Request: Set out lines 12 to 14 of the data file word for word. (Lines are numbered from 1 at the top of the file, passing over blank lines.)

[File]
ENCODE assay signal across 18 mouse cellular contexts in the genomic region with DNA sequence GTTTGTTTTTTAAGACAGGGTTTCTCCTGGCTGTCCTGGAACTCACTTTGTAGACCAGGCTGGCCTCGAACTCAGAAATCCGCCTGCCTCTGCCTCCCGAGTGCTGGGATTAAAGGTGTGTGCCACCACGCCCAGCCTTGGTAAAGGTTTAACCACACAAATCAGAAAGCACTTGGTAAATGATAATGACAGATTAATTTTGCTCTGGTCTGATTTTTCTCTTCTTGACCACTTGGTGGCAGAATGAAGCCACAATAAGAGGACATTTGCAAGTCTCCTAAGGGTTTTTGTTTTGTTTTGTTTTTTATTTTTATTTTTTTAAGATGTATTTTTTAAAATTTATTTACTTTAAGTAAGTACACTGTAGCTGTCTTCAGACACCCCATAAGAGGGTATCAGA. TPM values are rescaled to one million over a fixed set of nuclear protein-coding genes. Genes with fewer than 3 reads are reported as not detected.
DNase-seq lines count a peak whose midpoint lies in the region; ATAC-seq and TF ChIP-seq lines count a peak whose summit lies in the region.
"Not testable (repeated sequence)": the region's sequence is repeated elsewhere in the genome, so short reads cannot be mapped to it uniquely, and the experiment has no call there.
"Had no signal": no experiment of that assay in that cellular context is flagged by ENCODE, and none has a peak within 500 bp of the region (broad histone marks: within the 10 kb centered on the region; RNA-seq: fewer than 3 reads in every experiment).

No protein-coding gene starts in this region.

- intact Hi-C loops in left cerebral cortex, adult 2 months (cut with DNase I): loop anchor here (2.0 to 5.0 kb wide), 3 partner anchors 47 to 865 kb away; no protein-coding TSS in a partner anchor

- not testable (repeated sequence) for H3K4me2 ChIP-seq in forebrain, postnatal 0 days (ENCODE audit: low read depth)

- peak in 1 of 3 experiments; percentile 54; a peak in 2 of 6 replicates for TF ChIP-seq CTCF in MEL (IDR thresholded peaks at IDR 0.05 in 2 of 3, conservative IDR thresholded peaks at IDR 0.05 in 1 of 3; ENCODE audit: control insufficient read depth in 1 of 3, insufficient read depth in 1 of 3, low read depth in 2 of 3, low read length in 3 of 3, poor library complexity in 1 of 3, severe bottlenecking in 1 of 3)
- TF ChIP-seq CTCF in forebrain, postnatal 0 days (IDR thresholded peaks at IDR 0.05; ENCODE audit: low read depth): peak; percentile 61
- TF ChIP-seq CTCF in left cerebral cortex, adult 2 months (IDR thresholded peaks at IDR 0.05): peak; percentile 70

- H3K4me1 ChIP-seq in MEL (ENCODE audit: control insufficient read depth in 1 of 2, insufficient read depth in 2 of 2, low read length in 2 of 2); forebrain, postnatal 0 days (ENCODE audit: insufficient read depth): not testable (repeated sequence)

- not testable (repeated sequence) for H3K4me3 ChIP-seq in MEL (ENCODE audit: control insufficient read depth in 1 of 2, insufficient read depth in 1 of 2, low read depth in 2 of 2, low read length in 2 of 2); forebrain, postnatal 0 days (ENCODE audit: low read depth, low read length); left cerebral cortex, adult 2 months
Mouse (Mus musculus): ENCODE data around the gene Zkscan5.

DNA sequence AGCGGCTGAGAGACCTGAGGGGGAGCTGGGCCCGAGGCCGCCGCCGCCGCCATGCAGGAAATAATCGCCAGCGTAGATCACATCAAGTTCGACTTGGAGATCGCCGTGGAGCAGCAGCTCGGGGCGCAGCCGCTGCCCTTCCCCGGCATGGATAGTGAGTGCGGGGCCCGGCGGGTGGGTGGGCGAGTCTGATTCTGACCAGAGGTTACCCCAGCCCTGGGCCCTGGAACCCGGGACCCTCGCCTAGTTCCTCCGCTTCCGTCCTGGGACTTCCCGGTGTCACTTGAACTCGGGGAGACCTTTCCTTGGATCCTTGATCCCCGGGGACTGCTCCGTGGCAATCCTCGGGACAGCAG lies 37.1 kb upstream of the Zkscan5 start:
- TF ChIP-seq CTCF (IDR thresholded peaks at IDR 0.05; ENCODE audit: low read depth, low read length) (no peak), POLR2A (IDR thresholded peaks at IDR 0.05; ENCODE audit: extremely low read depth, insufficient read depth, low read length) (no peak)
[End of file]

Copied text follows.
- not testable (repeated sequence) for H3K4me3 ChIP-seq in MEL (ENCODE audit: control insufficient read depth in 1 of 2, insufficient read depth in 1 of 2, low read depth in 2 of 2, low read length in 2 of 2); forebrain, postnatal 0 days (ENCODE audit: low read depth, low read length); left cerebral cortex, adult 2 months
Mouse (Mus musculus): ENCODE data around the gene Zkscan5.

DNA sequence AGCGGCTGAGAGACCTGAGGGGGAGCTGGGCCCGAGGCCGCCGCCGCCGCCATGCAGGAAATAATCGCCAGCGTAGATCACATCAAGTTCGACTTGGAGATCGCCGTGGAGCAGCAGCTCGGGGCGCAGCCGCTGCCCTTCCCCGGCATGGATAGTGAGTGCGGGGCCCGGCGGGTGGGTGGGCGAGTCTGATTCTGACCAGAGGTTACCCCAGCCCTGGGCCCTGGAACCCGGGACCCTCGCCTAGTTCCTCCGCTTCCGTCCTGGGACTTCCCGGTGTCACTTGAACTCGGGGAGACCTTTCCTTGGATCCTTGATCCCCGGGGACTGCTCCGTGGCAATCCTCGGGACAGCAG lies 37.1 kb upstream of the Zkscan5 start: